Advice as simple and benign as “ask God for help”, “read a psalm”, “take a cold shower”, “talk to a friend” or “get some exercise” could be criminalised if presented in the context of resisting sexual sin. For the purpose of this amendment, it is irrelevant if the help given is effective or ineffective, harmful or helpful – only the intent matters.

The amendment targets advertising

Alicia Kearns has targeted advertising conversion practices in a previous amendment to the Online Safety Bill, which was not adopted. We can therefore see her tactic is to continue to table amendments to government bills.

Are parents and children really protected from prosecution?

Kearns’ amendment echoes the clause in Lloyd Russell-Moyle’s bill which appears to protect parents from prosecution. This is how it is worded:

“(6) No offence is committed…

(b) by a person exercising parental responsibility for a child in England and Wales in accordance with the Children Act 1989.”

In reality, no lower age limit is given in the amendment for who could be a recipient of conversion practices. This means that parents could still be prosecuted if the police deem them to intend to carry out ‘conversion practices’ on children. In theory this could even include insisting that a child dresses in clothes appropriate for their sex to go to school.

Siblings, other close family members and friends would have no protection from prosecution.

Mental health practitioners are at risk

It is perhaps useful to know that the UK Council for Psychotherapy recently pulled out of the professional ban on conversion therapy, the MOU, because the ban also includes children. The new leader of the UKCP has supported the Cass Review. Dame Hilary Cass warns that legislation to ban conversion therapy is something therapists fear because they could be open to litigation for doing their work.

Nevertheless, Alicia Kearns’ amendment only purports to protect health practitioners who are already members of bodies accredited by the Professional Standards Authority (clause 6(c)(i)). This leaves therapists and counsellors who are not in such organisations at greater risk. As the terms ‘therapist’ and ‘counsellor’ are not restricted in UK law, anybody can use them. This means that pastors who use their counselling skills in church settings but who aren’t members of professional bodies could be at greater risk of prosecution.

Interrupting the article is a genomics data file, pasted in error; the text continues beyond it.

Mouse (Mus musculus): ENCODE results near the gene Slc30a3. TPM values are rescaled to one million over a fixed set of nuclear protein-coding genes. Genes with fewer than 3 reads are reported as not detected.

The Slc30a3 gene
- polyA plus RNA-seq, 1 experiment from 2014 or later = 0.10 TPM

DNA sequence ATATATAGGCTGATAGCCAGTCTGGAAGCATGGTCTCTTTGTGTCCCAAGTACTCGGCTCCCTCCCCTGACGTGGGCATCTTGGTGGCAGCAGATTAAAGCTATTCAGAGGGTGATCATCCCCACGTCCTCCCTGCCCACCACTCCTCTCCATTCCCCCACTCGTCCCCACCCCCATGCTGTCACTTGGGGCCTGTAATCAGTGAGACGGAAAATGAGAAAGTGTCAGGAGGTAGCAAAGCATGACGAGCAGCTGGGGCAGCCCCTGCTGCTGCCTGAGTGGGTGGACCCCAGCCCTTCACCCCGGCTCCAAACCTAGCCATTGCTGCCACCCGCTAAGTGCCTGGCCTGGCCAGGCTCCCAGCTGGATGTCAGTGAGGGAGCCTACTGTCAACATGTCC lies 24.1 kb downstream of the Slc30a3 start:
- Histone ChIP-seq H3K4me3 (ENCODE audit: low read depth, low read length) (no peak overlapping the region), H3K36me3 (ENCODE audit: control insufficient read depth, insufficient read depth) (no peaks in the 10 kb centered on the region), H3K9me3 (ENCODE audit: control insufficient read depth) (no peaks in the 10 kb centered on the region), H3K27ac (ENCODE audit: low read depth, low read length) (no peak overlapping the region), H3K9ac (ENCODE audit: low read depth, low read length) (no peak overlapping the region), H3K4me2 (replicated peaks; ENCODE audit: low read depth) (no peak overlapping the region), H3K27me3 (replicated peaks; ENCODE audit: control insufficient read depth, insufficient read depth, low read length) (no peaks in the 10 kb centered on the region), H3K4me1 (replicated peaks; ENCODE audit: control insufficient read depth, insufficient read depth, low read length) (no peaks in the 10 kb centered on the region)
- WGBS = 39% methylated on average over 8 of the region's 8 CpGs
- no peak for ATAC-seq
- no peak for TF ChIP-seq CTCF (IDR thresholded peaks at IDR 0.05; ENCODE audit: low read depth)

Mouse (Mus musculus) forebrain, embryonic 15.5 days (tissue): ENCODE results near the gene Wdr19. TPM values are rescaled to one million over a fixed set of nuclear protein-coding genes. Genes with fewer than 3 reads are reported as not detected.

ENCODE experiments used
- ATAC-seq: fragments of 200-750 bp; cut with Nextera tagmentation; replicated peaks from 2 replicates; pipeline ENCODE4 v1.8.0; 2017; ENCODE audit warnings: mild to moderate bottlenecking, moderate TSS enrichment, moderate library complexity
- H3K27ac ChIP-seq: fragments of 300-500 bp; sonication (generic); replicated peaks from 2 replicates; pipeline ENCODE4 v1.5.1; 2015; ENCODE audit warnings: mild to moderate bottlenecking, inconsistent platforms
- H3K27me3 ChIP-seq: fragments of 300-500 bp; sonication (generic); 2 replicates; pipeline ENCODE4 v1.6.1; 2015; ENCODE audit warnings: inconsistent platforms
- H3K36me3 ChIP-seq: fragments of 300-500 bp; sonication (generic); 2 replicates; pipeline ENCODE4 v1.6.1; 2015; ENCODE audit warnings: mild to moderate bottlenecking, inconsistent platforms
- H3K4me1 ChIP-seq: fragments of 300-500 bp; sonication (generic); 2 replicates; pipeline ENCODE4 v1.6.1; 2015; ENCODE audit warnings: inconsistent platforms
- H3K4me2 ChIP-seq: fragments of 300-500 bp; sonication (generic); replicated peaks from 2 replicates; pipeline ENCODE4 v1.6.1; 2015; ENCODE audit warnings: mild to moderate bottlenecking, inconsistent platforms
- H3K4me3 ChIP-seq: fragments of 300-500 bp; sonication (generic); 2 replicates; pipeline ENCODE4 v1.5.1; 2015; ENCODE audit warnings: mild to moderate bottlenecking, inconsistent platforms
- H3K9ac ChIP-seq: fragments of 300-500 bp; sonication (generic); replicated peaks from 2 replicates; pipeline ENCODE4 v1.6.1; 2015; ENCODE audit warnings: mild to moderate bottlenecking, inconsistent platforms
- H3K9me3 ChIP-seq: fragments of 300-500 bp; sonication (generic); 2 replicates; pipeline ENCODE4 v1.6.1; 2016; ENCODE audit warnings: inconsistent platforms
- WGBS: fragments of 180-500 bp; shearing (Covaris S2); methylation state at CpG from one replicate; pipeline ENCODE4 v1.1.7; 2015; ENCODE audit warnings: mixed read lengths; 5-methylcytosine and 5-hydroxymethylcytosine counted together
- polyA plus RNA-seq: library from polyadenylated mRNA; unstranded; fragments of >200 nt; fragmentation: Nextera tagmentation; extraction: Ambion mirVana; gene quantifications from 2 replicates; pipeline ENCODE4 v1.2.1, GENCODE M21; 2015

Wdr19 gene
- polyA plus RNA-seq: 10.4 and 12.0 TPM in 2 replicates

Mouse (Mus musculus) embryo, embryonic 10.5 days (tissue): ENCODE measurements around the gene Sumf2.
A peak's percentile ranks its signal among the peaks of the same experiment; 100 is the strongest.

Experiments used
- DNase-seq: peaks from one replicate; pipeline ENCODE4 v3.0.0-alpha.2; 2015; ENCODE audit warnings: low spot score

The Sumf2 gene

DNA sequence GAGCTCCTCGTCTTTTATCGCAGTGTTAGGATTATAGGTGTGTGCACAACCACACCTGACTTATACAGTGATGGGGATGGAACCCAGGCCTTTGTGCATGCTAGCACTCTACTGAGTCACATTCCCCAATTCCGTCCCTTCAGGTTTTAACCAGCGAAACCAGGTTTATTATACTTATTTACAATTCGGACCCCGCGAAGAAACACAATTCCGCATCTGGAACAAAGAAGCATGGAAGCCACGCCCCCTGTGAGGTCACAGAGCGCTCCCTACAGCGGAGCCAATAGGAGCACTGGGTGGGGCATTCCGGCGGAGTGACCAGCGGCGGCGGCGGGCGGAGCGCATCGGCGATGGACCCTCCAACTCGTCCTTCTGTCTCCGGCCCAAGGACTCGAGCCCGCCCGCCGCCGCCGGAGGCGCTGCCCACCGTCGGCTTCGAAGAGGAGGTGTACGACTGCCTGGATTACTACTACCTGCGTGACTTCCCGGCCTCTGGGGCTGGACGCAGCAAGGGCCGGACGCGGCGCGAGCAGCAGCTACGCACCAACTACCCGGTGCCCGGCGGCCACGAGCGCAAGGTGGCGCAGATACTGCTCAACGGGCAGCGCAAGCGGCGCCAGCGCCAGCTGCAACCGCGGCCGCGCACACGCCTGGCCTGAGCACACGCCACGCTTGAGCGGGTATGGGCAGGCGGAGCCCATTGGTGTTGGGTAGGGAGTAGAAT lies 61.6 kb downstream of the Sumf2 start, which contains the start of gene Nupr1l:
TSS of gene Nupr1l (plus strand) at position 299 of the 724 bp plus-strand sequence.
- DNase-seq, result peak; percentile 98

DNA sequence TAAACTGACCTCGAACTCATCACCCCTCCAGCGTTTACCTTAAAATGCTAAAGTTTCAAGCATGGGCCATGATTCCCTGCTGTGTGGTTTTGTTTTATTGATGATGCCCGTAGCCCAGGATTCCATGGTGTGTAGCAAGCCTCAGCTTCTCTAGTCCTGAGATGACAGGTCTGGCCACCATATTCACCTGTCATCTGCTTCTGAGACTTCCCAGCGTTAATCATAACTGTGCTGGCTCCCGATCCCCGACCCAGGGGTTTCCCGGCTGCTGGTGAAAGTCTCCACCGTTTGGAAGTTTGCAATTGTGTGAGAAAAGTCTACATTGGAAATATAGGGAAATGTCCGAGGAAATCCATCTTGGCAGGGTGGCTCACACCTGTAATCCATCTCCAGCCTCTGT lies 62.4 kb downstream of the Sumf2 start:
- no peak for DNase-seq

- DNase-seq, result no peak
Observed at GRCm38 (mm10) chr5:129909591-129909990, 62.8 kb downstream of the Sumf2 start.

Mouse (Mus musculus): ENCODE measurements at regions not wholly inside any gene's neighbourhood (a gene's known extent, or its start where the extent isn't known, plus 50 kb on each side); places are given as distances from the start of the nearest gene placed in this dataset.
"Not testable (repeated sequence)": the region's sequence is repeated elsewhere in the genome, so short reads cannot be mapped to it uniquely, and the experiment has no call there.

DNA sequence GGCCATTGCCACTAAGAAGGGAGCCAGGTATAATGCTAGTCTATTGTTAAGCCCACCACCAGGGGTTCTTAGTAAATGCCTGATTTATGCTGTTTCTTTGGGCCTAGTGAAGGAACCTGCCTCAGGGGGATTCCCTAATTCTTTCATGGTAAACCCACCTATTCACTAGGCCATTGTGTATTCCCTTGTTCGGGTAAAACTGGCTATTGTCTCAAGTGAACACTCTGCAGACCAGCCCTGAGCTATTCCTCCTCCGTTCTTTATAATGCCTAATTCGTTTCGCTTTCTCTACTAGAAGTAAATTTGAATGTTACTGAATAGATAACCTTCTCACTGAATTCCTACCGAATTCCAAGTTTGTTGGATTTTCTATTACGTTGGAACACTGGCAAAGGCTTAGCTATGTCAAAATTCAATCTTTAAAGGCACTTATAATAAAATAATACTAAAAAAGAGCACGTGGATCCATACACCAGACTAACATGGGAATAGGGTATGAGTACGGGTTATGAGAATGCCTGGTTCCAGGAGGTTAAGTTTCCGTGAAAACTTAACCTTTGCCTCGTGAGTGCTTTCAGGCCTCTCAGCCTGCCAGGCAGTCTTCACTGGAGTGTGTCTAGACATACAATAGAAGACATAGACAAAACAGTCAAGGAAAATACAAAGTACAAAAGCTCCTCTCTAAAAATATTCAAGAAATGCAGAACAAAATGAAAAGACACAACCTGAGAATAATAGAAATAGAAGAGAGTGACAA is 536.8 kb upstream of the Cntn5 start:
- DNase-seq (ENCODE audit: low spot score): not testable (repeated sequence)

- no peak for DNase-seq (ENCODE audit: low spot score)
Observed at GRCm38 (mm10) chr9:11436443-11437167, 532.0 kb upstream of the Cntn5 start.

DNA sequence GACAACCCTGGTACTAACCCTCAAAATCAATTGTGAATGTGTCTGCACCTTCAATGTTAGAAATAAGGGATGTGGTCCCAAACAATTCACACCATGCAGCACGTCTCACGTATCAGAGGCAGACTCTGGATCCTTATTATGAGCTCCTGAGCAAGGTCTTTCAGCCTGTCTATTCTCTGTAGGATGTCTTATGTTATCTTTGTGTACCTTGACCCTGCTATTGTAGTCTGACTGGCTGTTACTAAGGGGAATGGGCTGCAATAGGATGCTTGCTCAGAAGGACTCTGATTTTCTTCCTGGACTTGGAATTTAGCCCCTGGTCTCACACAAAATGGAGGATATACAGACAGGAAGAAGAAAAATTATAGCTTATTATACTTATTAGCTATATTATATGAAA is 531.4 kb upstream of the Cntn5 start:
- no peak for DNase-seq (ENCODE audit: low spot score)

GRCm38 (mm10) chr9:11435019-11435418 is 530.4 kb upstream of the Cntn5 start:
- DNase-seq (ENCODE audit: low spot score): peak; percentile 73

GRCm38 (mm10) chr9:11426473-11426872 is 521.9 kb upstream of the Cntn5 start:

An anti-Christian campaign

We can therefore see that this is an amendment that poses a particular risk to churches and Christian organisations. This should not by now be surprising. This amendment is part of a series of attempts to sneak in a law banning conversion practices in the last six months. In February Baroness Burt, a Liberal Democrat peer, led a debate on her private member’s bill on the topic. In March, the aforementioned private member’s bill tabled by Lloyd Russell-Moyle MP (Labour) was debated. Alicia Kearns has been working closely with Rusell-Moyle, as it was she who tabled the bill on his behalf in December 2023.

Each of these Parliamentarians has had their campaign endorsed by Humanists UK.

This amendment would criminalise the expression of Christian beliefs everywhere

This amendment, which appears to be shot through with safeguards, is in fact very broad in its potential scope. Those most at risk would be unregulated counsellors and therapists, in other words, pastors and church leaders, as well as parents. This amendment needs to be debated and voted down next Wednesday.

For more information you can visit the website Free To Talk which explains why a ban on conversion therapy or conversion practices is unnecessary and harmful.

  • Share

Related articles

All content has been loaded.

Take action

Join our email list to receive the latest updates for prayer and action.

Find out more about the legal support we're giving Christians.

Help us put the hope of Jesus at the heart of society.